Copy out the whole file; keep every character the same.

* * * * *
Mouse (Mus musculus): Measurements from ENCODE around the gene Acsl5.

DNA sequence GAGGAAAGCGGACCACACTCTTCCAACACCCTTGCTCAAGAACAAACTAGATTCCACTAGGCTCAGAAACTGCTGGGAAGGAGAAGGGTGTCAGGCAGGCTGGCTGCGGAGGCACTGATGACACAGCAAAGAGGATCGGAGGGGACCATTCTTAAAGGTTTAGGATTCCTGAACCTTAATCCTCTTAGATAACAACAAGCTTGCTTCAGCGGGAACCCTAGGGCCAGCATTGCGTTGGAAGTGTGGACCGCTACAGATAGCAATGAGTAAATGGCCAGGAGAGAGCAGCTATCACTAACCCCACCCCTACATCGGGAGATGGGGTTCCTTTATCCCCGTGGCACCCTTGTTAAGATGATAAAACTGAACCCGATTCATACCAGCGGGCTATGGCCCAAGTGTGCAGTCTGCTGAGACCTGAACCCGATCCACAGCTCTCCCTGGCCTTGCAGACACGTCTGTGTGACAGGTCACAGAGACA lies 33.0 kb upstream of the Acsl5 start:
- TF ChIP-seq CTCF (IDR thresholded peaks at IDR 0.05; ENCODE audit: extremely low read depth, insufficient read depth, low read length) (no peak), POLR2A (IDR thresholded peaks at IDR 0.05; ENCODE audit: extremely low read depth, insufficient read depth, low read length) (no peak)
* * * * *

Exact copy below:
Mouse (Mus musculus): Measurements from ENCODE around the gene Acsl5.

DNA sequence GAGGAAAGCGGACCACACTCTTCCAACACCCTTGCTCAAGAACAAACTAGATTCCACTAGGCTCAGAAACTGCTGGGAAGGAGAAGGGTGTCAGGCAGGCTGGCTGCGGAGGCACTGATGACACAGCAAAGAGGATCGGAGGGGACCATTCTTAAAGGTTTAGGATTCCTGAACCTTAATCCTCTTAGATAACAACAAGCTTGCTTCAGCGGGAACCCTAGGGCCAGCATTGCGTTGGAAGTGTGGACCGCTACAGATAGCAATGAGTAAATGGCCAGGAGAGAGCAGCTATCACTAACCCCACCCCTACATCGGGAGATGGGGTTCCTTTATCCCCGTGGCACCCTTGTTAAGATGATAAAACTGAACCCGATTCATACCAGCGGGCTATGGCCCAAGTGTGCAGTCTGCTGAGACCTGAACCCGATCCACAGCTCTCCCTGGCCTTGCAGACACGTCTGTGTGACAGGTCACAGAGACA lies 33.0 kb upstream of the Acsl5 start:
- TF ChIP-seq CTCF (IDR thresholded peaks at IDR 0.05; ENCODE audit: extremely low read depth, insufficient read depth, low read length) (no peak), POLR2A (IDR thresholded peaks at IDR 0.05; ENCODE audit: extremely low read depth, insufficient read depth, low read length) (no peak)